This week the funeral took place in Rostrevor of the Reverend Cecil Kerr, and he was described by the Bishop of Down and Dromore Harold Miller as “a unique person with a unique ministry at a uniquely important period in Irish history.”
Many people outside, and inside, the mainstream churches, may not have heard of Cecil Kerr, but I recall him as a gentle and visionary man who had the courage to set up the Christian Renewal Centre, a coming together in the name of God, which was a revolutionary idea. In the hot-house atmosphere of Northern Ireland this was, to some ultra conservative worshippers, akin to treason.
The Christian Renewal Centre, which Cecil Kerr founded with his wife Myrtle, gained the trust of forward-thinking Catholics and Protestants who saw the need for Christians to explore and share what they had in common, rather than that which divided them.
It seems hard to believe nowadays that such religious apartheid was woven into the very fabric of Northern Ireland not so long ago.
Mixed marriages were variously frowned upon, and I am not talking about homosexuals and lesbians in civil partnerships, which are not marriages in the true sense anyhow.
The atmosphere has mellowed, and mixed marriages between a Protestant and a Catholic are fairly common, though there are still families whose relatives, sadly, refuse to attend such religious ceremonies.
The Christian Renewal Centre at Rostrevor gained a national and international reputation, and Protestants and Catholics came together to share residential or daily meetings to share with one another. This amounted to visionary witness at a time when we needed Christians to lift their heads above the parapets of their own narrow denominations.
Cecil and Myrtle Kerr and their friends and colleagues were not the only people to tread on that new and uncertain path of ecumenism which to some ultra conservatives was, and to others remains, a dirty word.
From the mid-Sixties the Corrymeela Community, under the inspired leadership of the Rev Dr Ray Davey and others, blazed the trail of reconciliation, even at the time when Captain Terence O’Neill was conducting his ill-fated campaign to bring about reconciliation in politics.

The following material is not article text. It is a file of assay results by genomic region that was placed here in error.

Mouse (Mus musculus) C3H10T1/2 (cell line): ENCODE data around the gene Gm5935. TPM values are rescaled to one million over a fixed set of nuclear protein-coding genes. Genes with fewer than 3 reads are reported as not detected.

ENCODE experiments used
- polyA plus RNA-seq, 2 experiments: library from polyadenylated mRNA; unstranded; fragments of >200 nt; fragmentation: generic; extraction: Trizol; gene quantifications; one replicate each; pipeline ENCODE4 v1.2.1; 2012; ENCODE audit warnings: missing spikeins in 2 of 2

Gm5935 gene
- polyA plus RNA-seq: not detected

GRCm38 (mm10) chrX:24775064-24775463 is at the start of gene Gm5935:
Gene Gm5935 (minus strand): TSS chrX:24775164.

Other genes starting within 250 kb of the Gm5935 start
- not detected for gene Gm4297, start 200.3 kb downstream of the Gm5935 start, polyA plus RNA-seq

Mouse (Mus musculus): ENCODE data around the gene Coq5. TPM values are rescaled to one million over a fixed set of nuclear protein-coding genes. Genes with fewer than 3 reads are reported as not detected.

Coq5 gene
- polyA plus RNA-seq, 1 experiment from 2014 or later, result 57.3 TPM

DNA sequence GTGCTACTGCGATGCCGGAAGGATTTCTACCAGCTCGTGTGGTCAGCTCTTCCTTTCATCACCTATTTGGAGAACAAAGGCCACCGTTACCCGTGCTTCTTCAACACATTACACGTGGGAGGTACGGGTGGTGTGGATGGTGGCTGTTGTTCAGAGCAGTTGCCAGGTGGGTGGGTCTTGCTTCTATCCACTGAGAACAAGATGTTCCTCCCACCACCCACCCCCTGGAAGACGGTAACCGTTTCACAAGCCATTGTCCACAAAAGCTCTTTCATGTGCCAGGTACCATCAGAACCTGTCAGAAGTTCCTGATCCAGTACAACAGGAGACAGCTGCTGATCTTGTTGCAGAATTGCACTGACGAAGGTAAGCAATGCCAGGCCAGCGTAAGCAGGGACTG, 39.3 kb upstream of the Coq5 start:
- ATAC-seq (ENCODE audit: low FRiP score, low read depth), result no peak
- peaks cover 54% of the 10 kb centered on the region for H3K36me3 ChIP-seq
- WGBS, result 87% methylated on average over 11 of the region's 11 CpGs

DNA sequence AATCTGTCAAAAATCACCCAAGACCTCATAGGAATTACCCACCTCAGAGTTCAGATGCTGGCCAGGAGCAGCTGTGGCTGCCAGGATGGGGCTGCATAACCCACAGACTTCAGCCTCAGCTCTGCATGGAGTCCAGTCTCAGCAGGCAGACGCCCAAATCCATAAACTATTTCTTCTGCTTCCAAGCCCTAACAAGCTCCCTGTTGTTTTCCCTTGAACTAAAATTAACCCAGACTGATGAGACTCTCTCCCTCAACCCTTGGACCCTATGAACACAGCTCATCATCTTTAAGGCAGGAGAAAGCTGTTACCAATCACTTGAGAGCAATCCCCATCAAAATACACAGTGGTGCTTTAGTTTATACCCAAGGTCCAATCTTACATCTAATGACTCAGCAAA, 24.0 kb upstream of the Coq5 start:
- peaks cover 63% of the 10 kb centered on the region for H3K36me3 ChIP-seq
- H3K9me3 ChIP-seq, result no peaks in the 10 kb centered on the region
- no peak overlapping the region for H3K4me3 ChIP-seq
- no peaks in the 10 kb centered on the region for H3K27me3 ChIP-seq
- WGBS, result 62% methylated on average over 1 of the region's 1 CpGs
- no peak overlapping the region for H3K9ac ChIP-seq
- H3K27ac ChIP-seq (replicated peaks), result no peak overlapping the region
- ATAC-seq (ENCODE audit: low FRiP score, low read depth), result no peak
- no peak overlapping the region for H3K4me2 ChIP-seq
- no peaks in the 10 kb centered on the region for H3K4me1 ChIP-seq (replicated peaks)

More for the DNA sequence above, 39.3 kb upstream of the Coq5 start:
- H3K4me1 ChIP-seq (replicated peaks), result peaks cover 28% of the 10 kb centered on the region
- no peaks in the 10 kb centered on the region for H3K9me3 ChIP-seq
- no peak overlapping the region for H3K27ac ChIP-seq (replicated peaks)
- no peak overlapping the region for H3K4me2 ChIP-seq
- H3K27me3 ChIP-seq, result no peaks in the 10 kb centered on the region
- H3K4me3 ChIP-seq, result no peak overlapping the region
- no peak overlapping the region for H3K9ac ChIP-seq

The other day a smart young woman surprised me by asking me seriously, “Who was Terence O’Neill?”. It is amazing how political and church leaders, and indeed all of us, are so quickly forgotten.
Another name to be remembered is that of the Jesuit Fr Michael Hurley who helped to set up the Columbanus Community on the Antrim Road, with the support — tacit or otherwise — of the Catholic Church.
The then Bishop of Down and Connor Dr Cahal Daly was a regular visitor to this strange but important hybrid on his doorstep where Catholic and Protestants (mostly clergy) lived in community with one another.
In these days of better community and church relations it is important to remember these lone voices from the past which helped to make Northern Ireland a better place for all of us.
They all had two qualities in common — vision and courage. Both are still necessary, and not least courage. For example a Derry Catholic priest called last weekend for talks with republican dissidents, to try to make them change their ways.
This is an example of quiet courage by a lone priest who is voicing what many others are afraid to say — that sooner or later the dissidents, like the Provisional IRA of old, must be persuaded about the long-term futility of violence.
Such courage from the grass-roots of Catholicism is commendable at a time when its senior clergy — decent men as they are — seem sadly in denial about some of their Church’s major shortcomings.